Smorgasbord Posts from Your Archives 2020 – Elisabeth’s Lists: A Book Review by Annika Perry

Welcome to the current series of Posts from Your Archives in 2020 and if you would like to participate with two of your posts from 2019, you will find all the details in this post: New series of Posts from Your Archives 2020

This is the second post by author Annika Perry and is a book review for Elisabeth’s Lists by Lulah Ellender

Elisabeth’s Lists: A Book Review

My signed copy of Elisabeth’s Lists: A Family Story by Lulah Ellender

There is a word in Japan for unread books left to pile up around one – tsundoku! I’m guilty of a few tsundoku collections of books; ones bought with well-meaning and tingling anticipation. Somehow they become unintentionally forgotten and lay precariously balanced with other books, dangling over the edge of shelves.

Often treasures of literature are hidden among these and this is the case for one such book which I recently extricated from a listing pile and eagerly I started to read the book.

‘Elisabeth’s Lists’ by Lulah Ellender is a gem! I was hooked from the very beginning and it is incredibly moving and thought-provoking.

The beautifully crafted book is an eloquent memoir based on the life of Lulah’s grandmother. A life recorded in meticulous detailed lists; lists which were entrusted to Lulah by her own mother.


The lists started during Elisabeth’s childhood whilst growing up in 1930s China. Just as her father was a diplomat, so was her husband, Gerry and her world travels continued into adulthood. The lists, many innocuous and of everyday items, included information about packing, dinner parties, price of food and even the names of hens and number of eggs laid. The lists are endless. A touching heirloom in their own right, they have been transformed into a moving and heartfelt book by Lulah. Her research and dedication are superlative and the end result is a sweeping and engrossing story of Elisabeth’s life.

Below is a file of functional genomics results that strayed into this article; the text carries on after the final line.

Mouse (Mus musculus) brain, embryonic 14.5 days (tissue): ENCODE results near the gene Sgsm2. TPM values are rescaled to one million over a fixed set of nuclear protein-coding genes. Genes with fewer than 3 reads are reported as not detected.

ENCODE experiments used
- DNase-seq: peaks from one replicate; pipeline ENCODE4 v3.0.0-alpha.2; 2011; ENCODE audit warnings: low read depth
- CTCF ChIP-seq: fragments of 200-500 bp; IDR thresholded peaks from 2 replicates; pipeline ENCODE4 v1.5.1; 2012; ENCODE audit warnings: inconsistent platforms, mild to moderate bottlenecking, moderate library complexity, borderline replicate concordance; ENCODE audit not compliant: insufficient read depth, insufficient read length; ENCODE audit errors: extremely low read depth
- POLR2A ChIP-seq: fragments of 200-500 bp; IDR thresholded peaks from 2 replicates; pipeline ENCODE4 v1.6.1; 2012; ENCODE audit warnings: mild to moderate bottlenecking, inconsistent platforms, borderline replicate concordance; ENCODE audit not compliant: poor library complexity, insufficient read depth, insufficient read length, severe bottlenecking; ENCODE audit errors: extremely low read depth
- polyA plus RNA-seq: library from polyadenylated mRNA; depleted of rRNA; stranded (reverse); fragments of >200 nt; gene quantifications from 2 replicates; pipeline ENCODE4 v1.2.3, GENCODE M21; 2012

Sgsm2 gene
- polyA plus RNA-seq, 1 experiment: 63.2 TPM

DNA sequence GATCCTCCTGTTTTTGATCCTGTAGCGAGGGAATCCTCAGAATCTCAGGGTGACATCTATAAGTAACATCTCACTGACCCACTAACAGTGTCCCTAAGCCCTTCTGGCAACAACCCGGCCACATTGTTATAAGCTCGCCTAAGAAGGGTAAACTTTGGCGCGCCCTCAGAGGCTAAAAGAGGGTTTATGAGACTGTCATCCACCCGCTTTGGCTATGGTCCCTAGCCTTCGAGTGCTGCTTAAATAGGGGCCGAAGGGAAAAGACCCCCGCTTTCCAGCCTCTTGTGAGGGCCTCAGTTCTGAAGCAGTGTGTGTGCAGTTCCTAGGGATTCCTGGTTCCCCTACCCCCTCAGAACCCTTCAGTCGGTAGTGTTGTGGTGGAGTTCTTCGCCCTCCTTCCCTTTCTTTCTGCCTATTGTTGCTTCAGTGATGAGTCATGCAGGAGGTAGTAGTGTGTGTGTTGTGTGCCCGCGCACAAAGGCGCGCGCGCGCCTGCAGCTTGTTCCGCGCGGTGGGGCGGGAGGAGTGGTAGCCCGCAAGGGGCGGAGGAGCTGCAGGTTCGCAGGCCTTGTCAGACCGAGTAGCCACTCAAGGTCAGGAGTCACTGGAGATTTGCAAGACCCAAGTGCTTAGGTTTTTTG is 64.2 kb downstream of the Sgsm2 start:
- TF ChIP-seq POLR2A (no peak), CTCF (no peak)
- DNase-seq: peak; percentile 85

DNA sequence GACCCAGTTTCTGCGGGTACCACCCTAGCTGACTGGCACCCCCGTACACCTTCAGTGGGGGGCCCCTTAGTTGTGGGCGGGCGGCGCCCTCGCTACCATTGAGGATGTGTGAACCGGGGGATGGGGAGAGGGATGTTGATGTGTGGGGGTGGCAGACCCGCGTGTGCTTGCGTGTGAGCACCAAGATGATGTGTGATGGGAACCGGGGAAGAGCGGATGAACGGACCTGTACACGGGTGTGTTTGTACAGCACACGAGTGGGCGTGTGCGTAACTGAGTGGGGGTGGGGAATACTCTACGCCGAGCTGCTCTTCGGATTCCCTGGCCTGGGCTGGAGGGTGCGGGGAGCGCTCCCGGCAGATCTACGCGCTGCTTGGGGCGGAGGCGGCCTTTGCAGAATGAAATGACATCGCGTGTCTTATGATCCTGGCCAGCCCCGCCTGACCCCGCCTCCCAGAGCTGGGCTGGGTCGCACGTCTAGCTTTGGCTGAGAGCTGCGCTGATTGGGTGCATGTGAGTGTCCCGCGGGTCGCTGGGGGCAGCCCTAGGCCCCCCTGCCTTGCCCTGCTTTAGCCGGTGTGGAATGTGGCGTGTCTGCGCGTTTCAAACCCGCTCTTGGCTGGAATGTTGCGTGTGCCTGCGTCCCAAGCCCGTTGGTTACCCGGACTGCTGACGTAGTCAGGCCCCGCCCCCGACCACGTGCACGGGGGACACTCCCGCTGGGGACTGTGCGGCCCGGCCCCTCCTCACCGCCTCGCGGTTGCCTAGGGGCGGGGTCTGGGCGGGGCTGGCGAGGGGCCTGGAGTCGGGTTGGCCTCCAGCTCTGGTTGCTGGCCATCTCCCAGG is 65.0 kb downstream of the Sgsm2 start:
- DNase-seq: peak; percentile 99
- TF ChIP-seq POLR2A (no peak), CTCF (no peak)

Postings abroad included Madrid under Franco’s regime, post-war Beirut and Rio. In sharp contrast Elisabeth endured the hardship and deprivation of bombings and food rationing in England during World War Two, whilst at the same time finding a certain peace and harmony as a normal suburban housewife, away from the hectic duties of a diplomat’s wife. Throughout the book the various eras are exquisitely captured and provide a vivid impression of the times.

It was not all a joyous time however, as occasional bouts of depression, some post-natal, forced Elisabeth to seek medical care and time away from the family. Furthermore, a family tragedy darkened her life.

The author, Lulah Ellender

The book develops into a deeply profound study as Lulah weaves the threads of her own life and that of her mother into the memoir. The three generations of women effectively become the focus of this family story; their lives remarkably intertwined and the memoir gives not only insight and comfort about motherhood, family, and loss to Lulah but also to the reader.

Even more heartbreaking and poignant is that the book is written whilst Lulah’s mother is terminally ill with the cancer; the very disease which killed Elisabeth when her daughter was only nine-years-old. As Lulah delves deeper into Elisabeth’s life she finds some solace and acceptance in her own life; a process which she describes with exceptional clarity and feeling.

As she must feel, I believe that without our past, our present is unclear, our future unnavigable.

To conclude, ’Elisabeth’s Lists’ is an enriching, gifted and rewarding book and one I highly recommend.

I just want to add that I had the privilege of briefly meeting the author following a talk in March 2018 as part of Essex Book Festival. Her intelligence, warm and kind nature sparkled and she spoke with ease and confidence at great length without any notes whatsoever!